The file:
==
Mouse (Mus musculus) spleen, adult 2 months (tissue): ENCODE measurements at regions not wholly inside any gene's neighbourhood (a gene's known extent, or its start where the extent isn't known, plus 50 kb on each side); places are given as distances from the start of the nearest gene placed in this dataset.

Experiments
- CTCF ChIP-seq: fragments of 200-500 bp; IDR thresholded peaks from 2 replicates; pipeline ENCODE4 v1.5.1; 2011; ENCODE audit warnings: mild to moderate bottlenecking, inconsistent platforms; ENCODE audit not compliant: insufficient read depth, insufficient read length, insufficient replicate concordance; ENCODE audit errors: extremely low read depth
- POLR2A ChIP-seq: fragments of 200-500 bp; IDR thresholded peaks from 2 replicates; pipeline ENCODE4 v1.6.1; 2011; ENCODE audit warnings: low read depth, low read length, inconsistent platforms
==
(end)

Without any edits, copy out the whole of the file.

Mouse (Mus musculus) spleen, adult 2 months (tissue): ENCODE measurements at regions not wholly inside any gene's neighbourhood (a gene's known extent, or its start where the extent isn't known, plus 50 kb on each side); places are given as distances from the start of the nearest gene placed in this dataset.

Experiments
- CTCF ChIP-seq: fragments of 200-500 bp; IDR thresholded peaks from 2 replicates; pipeline ENCODE4 v1.5.1; 2011; ENCODE audit warnings: mild to moderate bottlenecking, inconsistent platforms; ENCODE audit not compliant: insufficient read depth, insufficient read length, insufficient replicate concordance; ENCODE audit errors: extremely low read depth
- POLR2A ChIP-seq: fragments of 200-500 bp; IDR thresholded peaks from 2 replicates; pipeline ENCODE4 v1.6.1; 2011; ENCODE audit warnings: low read depth, low read length, inconsistent platforms